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Story Dogs – why are they important?

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Ruffy my mini labradoodle is in training to become a fully qualified Story Dog and I could not be any more proud.

Story Dogs is based on the successful American literacy program Reading Education Assistance Dogs (R.E.A.D.). The R.E.A.D program was launched in 1999 in Utah USA, as the first comprehensive literacy program built around the appealing idea of children and young adolescents reading to dogs.

There are 2 reasons that I decided to become a volunteer for Story Dogs. The fist is that I had noticed since moving from a commercial office space to home that Ruffy had become a bored because she was not going out meeting new people and having as many new experiences as she used to in the office. I noticed that Ruffy was licking herself a lot more and had graduated to licking the furniture as well (beds, mattresses etc). So it was time to find her a new job. Also as a child I had struggled with comprehension and I remember being taken out of the class to have support. This changed my view of reading totally – I love reading and researching and resourcing, the library became a big part of my life as a child (before we had the internet).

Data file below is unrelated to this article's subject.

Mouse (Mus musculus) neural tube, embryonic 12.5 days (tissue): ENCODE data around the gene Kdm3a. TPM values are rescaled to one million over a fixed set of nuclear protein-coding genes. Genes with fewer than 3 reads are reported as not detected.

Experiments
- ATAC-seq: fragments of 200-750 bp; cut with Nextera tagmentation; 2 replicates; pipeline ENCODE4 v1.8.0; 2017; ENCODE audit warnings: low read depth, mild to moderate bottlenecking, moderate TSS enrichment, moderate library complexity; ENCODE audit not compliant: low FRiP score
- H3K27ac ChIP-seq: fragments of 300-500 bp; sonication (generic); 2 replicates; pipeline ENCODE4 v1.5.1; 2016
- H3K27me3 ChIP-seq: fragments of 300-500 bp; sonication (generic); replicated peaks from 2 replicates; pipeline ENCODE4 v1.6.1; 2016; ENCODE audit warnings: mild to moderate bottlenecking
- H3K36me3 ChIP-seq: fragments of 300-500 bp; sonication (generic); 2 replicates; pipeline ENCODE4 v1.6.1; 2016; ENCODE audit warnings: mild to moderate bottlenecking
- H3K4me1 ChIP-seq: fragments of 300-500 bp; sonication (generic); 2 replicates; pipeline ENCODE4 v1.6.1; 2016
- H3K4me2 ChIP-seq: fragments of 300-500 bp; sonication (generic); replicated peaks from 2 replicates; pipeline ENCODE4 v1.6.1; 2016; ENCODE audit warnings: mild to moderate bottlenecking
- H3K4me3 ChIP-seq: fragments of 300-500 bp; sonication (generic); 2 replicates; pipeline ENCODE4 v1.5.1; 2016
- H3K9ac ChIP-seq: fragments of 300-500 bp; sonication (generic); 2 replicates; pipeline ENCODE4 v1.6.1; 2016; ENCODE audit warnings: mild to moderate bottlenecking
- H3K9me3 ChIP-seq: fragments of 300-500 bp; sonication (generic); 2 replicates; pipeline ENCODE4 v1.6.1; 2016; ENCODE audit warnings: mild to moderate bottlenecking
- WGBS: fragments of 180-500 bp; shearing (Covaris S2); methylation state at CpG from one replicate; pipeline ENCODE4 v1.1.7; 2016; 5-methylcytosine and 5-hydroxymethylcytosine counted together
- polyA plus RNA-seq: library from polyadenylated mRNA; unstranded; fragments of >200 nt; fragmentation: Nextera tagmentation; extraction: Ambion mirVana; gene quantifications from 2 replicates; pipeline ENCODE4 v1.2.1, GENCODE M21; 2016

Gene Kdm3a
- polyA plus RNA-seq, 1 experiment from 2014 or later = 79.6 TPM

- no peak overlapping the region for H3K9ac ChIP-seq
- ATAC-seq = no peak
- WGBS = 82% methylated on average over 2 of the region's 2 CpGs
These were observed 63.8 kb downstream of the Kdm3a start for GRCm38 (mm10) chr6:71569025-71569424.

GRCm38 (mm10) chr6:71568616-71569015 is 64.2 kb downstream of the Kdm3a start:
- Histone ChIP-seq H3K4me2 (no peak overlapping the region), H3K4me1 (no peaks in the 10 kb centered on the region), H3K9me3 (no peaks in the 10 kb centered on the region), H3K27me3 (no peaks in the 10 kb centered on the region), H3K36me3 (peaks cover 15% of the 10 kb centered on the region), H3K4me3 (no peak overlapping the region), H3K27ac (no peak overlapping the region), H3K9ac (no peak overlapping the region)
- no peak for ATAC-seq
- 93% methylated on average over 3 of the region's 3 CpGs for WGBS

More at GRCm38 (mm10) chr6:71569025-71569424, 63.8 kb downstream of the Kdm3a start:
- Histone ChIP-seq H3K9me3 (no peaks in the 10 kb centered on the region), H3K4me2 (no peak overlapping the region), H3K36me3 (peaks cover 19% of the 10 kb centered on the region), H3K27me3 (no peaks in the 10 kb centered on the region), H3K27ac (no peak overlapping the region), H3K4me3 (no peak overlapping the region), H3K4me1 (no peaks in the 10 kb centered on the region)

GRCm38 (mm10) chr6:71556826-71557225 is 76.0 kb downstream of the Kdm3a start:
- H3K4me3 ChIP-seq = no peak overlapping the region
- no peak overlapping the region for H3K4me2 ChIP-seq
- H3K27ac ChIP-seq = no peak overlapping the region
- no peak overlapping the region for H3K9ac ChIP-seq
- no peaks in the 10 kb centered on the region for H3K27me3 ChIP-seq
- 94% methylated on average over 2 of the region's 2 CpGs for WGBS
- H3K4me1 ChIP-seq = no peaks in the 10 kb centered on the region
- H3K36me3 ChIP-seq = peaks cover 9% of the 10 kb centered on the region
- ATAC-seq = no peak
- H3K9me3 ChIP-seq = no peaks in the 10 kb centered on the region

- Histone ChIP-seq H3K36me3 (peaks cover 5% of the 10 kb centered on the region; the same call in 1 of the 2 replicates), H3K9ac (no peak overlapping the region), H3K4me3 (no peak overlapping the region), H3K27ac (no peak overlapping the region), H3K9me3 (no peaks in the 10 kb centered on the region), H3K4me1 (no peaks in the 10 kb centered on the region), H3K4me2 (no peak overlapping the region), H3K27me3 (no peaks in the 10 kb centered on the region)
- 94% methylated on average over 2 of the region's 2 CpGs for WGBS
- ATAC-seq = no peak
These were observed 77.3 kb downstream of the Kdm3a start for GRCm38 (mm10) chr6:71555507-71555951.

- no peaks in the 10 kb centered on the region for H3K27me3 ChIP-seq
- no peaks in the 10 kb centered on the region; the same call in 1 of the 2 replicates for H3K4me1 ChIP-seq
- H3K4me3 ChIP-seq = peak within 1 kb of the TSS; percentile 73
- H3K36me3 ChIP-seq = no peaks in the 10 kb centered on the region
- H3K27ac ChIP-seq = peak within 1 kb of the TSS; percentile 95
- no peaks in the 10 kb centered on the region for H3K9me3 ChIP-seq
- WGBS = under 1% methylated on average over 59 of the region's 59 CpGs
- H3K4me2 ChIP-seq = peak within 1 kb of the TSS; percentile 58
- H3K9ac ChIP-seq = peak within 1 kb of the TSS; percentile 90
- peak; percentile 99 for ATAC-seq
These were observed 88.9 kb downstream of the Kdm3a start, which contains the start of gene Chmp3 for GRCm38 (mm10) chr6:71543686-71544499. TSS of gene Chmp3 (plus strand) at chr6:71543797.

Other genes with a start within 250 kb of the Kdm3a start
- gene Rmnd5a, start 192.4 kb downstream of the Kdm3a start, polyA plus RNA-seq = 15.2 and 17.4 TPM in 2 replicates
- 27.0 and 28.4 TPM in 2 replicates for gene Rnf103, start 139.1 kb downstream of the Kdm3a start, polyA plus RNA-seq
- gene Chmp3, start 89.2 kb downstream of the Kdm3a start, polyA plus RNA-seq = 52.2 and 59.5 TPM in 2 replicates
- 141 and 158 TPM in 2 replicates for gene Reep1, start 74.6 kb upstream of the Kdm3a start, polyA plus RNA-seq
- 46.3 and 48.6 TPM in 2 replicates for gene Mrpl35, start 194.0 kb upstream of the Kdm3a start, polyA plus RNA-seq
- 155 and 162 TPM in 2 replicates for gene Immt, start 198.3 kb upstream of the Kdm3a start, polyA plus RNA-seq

Anyway, I researched dog charities and I found Story Dogs, let’s face it I love to learn and read and Ruffy loves children and going to new locations – what a great combination. I thought it would be a great match.

As part of the training it is necessary to visit a school in order to observe a volunteer in action. This was a huge eye opener. I thought that we would be sitting in a quiet place, assisting the kids to read, my experience was far more varied than I though it could ever be.

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We firstly met a little girl who was about 6 (let’s call her Grace), she was lovely, well mannered and very polite.  Grace was having trouble with her spelling. The volunteer (let’s call her Carmel) assisted Grace with her words, showed her the pictures and really engaged her. You could see that Grace had a great connection with Carmel and that she absolutely loved the dog (let’s call her Nell). When the session had come to an end, Grace she was allowed to brush Nell, she cuddled her, played some games and tricks and we then took her back to her class room.

Our second child (Matt) was a bit more rambunctious, grumpy and highly intelligent. He cut through the book easily. I could tell that Carmel was definitely there for another reason. I expect that things were not going well at home and that he needed a connection outside of the class room, someone that he could confide in, that he could have a relationship with and some true one on one time. It was quite sad to realise that it was not just reading that we were here to help but that we were going to assist kids with their emotional side as well.